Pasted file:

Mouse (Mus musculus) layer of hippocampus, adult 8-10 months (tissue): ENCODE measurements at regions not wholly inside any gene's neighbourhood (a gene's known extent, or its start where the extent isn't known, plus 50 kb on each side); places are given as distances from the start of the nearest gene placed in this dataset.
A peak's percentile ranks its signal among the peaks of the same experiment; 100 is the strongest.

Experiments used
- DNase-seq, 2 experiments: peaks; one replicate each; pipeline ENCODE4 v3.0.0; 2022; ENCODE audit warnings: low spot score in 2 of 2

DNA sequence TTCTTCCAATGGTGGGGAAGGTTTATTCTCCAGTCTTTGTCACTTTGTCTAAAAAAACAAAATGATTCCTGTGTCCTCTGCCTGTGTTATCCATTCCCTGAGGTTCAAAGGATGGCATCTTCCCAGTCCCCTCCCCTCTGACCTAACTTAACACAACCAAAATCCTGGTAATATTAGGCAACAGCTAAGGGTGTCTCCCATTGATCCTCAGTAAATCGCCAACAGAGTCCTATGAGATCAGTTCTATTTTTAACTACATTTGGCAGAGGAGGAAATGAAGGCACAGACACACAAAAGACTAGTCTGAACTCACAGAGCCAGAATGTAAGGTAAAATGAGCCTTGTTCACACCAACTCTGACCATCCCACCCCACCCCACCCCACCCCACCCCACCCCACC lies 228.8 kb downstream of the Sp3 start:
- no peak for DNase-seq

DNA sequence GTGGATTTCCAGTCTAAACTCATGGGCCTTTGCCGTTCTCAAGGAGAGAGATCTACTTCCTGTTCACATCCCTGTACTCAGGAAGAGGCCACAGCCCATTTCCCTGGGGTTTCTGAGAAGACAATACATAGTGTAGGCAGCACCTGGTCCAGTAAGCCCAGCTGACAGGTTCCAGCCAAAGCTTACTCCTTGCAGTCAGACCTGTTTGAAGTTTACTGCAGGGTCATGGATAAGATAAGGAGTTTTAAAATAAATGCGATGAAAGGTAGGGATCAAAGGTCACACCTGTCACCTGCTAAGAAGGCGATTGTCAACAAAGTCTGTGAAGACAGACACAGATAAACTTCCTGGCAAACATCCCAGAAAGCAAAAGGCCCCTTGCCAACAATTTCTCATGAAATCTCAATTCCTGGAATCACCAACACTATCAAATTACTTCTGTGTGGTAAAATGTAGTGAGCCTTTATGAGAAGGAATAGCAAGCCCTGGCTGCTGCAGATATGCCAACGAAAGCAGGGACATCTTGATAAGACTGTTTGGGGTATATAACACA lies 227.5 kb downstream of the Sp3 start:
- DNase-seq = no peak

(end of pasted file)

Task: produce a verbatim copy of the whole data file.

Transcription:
Mouse (Mus musculus) layer of hippocampus, adult 8-10 months (tissue): ENCODE measurements at regions not wholly inside any gene's neighbourhood (a gene's known extent, or its start where the extent isn't known, plus 50 kb on each side); places are given as distances from the start of the nearest gene placed in this dataset.
A peak's percentile ranks its signal among the peaks of the same experiment; 100 is the strongest.

Experiments used
- DNase-seq, 2 experiments: peaks; one replicate each; pipeline ENCODE4 v3.0.0; 2022; ENCODE audit warnings: low spot score in 2 of 2

DNA sequence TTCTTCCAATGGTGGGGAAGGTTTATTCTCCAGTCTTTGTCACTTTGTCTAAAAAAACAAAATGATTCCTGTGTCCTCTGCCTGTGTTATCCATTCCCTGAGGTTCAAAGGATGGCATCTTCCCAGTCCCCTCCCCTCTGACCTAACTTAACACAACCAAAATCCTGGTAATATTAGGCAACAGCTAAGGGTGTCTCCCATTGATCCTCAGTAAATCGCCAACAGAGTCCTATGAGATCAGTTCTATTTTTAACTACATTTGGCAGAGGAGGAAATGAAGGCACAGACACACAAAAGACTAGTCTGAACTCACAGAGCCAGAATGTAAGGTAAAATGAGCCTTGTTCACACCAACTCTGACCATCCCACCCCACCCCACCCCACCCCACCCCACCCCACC lies 228.8 kb downstream of the Sp3 start:
- no peak for DNase-seq

DNA sequence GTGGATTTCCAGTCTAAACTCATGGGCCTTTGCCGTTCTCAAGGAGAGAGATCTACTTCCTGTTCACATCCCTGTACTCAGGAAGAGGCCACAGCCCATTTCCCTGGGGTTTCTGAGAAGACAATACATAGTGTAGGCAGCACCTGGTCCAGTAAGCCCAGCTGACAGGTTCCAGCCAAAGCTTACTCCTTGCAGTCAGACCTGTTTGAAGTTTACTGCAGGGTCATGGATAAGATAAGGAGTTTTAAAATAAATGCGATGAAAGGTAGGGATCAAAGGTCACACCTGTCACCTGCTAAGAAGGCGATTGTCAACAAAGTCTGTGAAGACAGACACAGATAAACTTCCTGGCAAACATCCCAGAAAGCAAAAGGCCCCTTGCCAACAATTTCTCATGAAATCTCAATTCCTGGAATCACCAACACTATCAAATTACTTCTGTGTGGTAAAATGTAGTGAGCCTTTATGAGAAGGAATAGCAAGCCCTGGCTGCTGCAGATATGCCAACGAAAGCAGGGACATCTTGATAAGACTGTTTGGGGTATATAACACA lies 227.5 kb downstream of the Sp3 start:
- DNase-seq = no peak